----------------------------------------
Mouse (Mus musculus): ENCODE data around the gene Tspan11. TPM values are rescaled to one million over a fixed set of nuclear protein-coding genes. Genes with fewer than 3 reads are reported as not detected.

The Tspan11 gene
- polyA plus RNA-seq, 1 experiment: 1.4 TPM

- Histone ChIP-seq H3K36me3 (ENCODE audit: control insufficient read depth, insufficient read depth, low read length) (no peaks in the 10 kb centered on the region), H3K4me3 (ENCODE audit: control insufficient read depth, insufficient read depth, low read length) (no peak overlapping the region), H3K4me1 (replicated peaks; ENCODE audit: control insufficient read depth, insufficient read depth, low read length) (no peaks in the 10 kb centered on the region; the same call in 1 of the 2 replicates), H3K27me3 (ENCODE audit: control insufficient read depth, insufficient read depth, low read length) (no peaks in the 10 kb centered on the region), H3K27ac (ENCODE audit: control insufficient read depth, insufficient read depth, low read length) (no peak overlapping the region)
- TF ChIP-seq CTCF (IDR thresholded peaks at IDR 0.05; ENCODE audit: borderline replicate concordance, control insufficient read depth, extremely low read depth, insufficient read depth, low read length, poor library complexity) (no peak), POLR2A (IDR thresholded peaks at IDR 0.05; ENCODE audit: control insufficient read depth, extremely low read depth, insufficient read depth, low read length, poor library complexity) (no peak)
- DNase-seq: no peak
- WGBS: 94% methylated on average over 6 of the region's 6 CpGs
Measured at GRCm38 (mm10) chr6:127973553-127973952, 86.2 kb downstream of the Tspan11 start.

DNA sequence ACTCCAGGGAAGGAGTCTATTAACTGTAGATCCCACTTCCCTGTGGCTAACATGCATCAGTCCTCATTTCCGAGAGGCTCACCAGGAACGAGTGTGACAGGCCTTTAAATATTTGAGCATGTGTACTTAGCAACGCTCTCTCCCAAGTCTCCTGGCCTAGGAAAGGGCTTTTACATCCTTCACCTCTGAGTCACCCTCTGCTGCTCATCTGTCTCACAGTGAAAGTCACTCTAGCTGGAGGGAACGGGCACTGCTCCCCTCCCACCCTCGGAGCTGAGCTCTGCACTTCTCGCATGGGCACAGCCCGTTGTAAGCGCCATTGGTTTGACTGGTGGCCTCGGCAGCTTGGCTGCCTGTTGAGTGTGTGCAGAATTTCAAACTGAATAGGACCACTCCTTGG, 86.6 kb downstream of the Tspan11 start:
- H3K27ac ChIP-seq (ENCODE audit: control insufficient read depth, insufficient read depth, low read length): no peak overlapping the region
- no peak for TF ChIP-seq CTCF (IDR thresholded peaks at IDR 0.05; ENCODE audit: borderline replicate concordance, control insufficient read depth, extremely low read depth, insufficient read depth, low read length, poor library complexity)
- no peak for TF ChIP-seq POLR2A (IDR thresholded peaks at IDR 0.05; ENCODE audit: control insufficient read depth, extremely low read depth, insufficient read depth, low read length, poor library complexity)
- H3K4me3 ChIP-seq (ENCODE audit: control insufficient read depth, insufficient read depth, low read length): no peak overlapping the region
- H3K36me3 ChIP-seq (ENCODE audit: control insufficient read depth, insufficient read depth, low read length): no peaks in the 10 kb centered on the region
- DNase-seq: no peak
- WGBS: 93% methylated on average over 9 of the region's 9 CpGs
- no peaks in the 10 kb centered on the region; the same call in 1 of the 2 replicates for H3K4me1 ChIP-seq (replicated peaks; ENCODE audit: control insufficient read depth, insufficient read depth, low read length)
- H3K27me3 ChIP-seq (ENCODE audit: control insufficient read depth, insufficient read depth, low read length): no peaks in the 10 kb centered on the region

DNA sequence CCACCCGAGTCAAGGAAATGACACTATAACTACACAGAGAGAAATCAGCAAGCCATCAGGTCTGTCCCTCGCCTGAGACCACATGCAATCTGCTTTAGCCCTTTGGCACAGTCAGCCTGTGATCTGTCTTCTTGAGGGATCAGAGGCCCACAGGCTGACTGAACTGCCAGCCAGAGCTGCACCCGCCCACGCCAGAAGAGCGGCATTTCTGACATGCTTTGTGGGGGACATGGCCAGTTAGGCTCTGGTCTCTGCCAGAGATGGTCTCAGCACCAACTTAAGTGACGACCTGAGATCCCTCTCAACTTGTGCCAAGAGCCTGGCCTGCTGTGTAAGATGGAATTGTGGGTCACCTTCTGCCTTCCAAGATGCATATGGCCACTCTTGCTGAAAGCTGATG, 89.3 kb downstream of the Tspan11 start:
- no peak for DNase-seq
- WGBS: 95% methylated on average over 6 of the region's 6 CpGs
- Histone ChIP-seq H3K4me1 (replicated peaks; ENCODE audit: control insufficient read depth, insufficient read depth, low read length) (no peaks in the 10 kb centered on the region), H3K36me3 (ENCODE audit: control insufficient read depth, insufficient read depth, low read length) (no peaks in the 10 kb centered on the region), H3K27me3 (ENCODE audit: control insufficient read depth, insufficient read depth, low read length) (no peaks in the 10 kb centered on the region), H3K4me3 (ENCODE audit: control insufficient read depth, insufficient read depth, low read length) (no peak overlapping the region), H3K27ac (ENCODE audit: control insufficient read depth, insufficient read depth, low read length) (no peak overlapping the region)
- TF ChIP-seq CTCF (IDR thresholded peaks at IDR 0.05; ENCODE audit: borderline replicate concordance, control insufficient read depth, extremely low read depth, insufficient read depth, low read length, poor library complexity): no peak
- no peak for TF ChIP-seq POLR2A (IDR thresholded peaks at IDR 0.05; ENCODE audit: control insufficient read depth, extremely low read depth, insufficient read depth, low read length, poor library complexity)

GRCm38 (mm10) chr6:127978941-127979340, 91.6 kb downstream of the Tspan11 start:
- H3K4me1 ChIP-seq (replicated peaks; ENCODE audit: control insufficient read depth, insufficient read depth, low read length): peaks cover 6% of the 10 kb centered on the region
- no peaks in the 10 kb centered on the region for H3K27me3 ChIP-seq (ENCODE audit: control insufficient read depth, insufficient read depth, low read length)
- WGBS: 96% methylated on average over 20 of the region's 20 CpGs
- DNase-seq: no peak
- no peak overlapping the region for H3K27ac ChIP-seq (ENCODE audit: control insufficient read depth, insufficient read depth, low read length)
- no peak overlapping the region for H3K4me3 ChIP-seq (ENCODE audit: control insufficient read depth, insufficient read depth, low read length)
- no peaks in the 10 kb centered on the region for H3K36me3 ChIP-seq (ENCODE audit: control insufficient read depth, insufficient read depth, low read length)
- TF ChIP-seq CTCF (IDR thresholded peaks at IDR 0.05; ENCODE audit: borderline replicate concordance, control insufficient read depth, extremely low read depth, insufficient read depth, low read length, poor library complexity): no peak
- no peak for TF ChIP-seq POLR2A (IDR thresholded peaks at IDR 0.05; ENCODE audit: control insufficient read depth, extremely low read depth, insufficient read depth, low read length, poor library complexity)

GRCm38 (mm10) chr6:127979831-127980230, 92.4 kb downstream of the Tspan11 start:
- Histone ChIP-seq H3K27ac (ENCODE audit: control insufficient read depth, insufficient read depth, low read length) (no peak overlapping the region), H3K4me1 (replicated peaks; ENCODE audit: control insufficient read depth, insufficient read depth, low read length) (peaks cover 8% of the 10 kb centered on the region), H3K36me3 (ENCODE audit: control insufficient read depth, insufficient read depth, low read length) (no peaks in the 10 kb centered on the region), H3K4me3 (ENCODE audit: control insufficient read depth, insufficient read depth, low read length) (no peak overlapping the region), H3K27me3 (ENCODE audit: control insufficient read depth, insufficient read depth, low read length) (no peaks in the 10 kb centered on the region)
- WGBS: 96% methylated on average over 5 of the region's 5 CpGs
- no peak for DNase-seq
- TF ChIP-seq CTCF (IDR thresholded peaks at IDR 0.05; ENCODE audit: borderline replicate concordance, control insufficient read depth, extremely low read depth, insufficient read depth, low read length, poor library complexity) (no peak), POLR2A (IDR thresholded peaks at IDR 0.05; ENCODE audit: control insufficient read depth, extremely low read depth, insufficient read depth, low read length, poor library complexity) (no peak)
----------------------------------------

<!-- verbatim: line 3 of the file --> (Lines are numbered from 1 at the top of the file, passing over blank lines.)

- polyA plus RNA-seq, 1 experiment: 1.4 TPM